Neo-Nazis are still on Facebook. And they’re making money


A file photo of demonstrators shouting during a far-right protest in Chemnitz, Germany. In September 2021, there were at least 54 Facebook profiles belonging to 39 entities that the German government and civil society groups have flagged as extremist, according to research shared with The Associated Press by the Counter Extremism Project, a non-profit policy and advocacy group formed to combat extremism. The groups have nearly 268,000 subscribers and friends on Facebook alone. — AP

BRUSSELS: It’s the premier martial arts group in Europe for right-wing extremists. German authorities have twice banned their signature tournament. But Kampf der Nibelungen, or Battle of the Nibelungs, still thrives on Facebook, where organisers maintain multiple pages, as well as on Instagram and YouTube, which they use to spread their ideology, draw in recruits and make money through ticket sales and branded merchandise.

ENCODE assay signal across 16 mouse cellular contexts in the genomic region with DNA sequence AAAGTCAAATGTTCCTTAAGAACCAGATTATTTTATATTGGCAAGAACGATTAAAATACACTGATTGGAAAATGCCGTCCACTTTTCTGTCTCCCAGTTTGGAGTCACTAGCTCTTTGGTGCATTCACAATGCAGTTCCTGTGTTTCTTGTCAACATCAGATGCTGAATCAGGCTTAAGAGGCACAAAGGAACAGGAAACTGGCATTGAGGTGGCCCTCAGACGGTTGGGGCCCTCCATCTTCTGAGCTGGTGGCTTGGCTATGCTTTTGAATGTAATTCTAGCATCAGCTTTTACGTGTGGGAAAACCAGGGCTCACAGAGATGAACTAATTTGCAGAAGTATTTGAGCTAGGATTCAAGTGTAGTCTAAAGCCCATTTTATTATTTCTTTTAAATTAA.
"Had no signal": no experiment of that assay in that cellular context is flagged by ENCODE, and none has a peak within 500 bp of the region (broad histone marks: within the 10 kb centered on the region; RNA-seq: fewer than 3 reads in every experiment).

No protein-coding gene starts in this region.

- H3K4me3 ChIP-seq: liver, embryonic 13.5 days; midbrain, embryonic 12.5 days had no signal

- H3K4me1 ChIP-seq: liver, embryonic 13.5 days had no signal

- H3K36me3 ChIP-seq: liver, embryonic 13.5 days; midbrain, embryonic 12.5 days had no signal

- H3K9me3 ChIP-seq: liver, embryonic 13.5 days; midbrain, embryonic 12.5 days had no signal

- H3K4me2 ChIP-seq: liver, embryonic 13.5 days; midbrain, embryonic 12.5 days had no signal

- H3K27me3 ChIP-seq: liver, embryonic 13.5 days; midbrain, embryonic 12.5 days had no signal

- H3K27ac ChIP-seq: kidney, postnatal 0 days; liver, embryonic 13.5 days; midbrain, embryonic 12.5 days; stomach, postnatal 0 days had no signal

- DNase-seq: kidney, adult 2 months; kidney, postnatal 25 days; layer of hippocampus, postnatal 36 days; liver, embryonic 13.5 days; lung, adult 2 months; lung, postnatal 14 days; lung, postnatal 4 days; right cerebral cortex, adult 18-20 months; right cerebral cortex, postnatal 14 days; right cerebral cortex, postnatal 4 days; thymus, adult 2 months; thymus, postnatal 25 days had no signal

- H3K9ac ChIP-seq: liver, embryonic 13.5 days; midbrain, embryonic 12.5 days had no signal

The Battle of the Nibelungs – a reference to a classic heroic epic much loved by the Nazis – is one of dozens of far-right groups that continue to leverage mainstream social media for profit, despite Facebook’s and other platforms’ repeated pledges to purge themselves of extremism.

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Hate speech , hate groups , neo-Nazis

   

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